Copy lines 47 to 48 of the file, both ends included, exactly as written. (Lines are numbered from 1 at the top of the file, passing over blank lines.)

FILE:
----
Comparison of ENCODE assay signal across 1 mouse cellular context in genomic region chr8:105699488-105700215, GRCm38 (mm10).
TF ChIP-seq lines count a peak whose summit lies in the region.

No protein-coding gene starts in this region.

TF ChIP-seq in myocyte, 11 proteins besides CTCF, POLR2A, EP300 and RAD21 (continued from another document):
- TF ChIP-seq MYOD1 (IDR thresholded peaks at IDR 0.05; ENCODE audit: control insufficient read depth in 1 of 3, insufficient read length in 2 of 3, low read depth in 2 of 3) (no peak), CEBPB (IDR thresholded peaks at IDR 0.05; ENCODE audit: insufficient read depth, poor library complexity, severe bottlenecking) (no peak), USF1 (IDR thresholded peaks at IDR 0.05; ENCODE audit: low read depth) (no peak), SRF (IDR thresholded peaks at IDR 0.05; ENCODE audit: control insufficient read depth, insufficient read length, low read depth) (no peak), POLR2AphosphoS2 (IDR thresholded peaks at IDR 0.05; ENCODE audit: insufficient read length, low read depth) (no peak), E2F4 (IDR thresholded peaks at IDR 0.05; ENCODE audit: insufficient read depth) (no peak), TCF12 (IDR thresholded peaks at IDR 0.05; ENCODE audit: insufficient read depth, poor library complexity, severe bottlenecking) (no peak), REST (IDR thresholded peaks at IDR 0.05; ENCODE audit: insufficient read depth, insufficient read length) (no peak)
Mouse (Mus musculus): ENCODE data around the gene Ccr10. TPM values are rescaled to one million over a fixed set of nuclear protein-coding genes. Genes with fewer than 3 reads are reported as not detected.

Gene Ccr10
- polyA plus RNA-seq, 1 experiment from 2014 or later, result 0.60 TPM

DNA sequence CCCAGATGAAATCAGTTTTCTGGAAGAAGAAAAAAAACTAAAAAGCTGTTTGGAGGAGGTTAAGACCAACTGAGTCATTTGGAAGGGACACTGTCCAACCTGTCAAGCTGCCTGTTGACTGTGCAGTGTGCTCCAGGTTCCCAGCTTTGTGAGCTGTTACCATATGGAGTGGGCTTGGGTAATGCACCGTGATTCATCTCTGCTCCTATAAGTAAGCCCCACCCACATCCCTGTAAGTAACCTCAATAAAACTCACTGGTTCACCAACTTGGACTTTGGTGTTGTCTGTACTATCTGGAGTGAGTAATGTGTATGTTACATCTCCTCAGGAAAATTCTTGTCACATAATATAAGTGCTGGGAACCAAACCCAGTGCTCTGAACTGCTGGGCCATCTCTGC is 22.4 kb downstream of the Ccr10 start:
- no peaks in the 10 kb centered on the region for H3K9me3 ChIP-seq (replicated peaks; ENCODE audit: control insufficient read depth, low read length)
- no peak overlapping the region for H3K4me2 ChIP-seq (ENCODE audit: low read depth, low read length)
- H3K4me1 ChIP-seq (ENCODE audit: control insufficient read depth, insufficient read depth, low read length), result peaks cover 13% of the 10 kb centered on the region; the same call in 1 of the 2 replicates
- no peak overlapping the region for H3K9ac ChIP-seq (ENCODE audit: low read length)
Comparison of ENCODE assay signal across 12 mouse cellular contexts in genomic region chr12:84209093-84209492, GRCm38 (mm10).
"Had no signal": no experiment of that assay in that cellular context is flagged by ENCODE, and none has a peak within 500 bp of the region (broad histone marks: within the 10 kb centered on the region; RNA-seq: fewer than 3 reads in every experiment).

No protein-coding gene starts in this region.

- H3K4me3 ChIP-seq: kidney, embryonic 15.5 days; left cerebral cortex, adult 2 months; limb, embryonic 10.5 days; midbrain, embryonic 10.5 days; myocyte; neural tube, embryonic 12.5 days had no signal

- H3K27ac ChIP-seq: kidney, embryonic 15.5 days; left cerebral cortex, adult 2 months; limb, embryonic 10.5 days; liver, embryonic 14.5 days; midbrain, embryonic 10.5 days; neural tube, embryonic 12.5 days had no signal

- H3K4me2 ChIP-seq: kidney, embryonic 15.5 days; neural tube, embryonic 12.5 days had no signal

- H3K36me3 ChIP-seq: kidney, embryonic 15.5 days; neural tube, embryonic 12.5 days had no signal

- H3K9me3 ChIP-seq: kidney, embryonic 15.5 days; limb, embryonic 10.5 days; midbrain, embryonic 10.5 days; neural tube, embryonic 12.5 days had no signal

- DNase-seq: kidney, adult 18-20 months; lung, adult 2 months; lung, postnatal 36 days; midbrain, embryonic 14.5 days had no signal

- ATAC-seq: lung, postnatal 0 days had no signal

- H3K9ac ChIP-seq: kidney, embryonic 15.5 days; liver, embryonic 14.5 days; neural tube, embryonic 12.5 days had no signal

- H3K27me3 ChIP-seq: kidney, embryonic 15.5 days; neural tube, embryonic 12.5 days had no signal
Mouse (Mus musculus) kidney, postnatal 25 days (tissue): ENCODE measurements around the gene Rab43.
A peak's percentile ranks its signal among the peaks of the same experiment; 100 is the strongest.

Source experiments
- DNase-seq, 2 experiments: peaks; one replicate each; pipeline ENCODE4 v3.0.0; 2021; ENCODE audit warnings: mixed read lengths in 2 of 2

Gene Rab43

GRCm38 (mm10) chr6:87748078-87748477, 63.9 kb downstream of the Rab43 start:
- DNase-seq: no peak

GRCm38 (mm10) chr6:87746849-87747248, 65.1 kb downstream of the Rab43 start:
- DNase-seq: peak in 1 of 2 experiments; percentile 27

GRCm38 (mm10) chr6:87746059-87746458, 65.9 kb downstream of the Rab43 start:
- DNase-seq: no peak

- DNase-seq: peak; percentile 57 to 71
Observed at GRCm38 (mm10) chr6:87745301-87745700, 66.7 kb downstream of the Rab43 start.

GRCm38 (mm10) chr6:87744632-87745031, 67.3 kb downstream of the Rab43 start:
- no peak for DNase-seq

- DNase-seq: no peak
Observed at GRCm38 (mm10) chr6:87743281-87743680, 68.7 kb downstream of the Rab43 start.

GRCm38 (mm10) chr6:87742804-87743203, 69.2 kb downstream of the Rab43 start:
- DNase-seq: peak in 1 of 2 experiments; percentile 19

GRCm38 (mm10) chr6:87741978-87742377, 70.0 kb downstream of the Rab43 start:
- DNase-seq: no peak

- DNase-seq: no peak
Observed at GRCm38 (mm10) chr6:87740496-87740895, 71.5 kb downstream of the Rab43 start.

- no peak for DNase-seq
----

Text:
- DNase-seq: no peak
Observed at GRCm38 (mm10) chr6:87740496-87740895, 71.5 kb downstream of the Rab43 start.